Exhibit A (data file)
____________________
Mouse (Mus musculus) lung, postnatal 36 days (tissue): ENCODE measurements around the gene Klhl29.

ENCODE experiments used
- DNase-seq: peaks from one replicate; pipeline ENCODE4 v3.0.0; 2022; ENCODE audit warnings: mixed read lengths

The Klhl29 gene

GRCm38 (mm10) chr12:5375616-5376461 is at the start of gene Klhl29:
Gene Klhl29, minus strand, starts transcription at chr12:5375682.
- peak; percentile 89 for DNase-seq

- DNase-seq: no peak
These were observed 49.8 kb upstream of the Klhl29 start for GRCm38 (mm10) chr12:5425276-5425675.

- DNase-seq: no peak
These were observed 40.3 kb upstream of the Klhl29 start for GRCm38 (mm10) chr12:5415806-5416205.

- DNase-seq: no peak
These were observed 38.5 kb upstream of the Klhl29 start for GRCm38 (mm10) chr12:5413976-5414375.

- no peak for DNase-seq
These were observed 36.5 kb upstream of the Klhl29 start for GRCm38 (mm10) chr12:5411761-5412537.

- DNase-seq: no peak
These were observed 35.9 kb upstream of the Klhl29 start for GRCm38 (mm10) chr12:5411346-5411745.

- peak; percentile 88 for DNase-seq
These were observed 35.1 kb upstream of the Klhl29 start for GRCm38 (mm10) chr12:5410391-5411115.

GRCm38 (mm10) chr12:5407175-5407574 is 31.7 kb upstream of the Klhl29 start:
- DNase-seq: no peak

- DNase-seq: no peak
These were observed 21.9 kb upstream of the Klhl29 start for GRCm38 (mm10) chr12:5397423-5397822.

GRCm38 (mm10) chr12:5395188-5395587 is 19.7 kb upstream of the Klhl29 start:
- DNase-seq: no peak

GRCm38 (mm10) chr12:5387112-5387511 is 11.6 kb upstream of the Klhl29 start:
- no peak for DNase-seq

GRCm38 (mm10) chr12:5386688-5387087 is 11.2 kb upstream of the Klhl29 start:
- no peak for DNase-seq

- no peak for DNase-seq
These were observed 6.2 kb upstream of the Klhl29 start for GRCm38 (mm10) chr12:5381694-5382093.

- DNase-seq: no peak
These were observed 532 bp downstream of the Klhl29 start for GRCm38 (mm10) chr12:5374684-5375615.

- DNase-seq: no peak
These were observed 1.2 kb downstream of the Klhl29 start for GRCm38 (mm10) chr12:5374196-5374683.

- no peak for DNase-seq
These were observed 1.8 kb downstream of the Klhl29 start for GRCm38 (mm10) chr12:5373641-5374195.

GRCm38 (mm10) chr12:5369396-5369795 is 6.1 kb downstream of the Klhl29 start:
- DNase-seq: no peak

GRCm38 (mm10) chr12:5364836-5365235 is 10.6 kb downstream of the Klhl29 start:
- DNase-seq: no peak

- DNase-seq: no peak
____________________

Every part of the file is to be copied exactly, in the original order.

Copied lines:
Mouse (Mus musculus) lung, postnatal 36 days (tissue): ENCODE measurements around the gene Klhl29.

ENCODE experiments used
- DNase-seq: peaks from one replicate; pipeline ENCODE4 v3.0.0; 2022; ENCODE audit warnings: mixed read lengths

The Klhl29 gene

GRCm38 (mm10) chr12:5375616-5376461 is at the start of gene Klhl29:
Gene Klhl29, minus strand, starts transcription at chr12:5375682.
- peak; percentile 89 for DNase-seq

- DNase-seq: no peak
These were observed 49.8 kb upstream of the Klhl29 start for GRCm38 (mm10) chr12:5425276-5425675.

- DNase-seq: no peak
These were observed 40.3 kb upstream of the Klhl29 start for GRCm38 (mm10) chr12:5415806-5416205.

- DNase-seq: no peak
These were observed 38.5 kb upstream of the Klhl29 start for GRCm38 (mm10) chr12:5413976-5414375.

- no peak for DNase-seq
These were observed 36.5 kb upstream of the Klhl29 start for GRCm38 (mm10) chr12:5411761-5412537.

- DNase-seq: no peak
These were observed 35.9 kb upstream of the Klhl29 start for GRCm38 (mm10) chr12:5411346-5411745.

- peak; percentile 88 for DNase-seq
These were observed 35.1 kb upstream of the Klhl29 start for GRCm38 (mm10) chr12:5410391-5411115.

GRCm38 (mm10) chr12:5407175-5407574 is 31.7 kb upstream of the Klhl29 start:
- DNase-seq: no peak

- DNase-seq: no peak
These were observed 21.9 kb upstream of the Klhl29 start for GRCm38 (mm10) chr12:5397423-5397822.

GRCm38 (mm10) chr12:5395188-5395587 is 19.7 kb upstream of the Klhl29 start:
- DNase-seq: no peak

GRCm38 (mm10) chr12:5387112-5387511 is 11.6 kb upstream of the Klhl29 start:
- no peak for DNase-seq

GRCm38 (mm10) chr12:5386688-5387087 is 11.2 kb upstream of the Klhl29 start:
- no peak for DNase-seq

- no peak for DNase-seq
These were observed 6.2 kb upstream of the Klhl29 start for GRCm38 (mm10) chr12:5381694-5382093.

- DNase-seq: no peak
These were observed 532 bp downstream of the Klhl29 start for GRCm38 (mm10) chr12:5374684-5375615.

- DNase-seq: no peak
These were observed 1.2 kb downstream of the Klhl29 start for GRCm38 (mm10) chr12:5374196-5374683.

- no peak for DNase-seq
These were observed 1.8 kb downstream of the Klhl29 start for GRCm38 (mm10) chr12:5373641-5374195.

GRCm38 (mm10) chr12:5369396-5369795 is 6.1 kb downstream of the Klhl29 start:
- DNase-seq: no peak

GRCm38 (mm10) chr12:5364836-5365235 is 10.6 kb downstream of the Klhl29 start:
- DNase-seq: no peak

- DNase-seq: no peak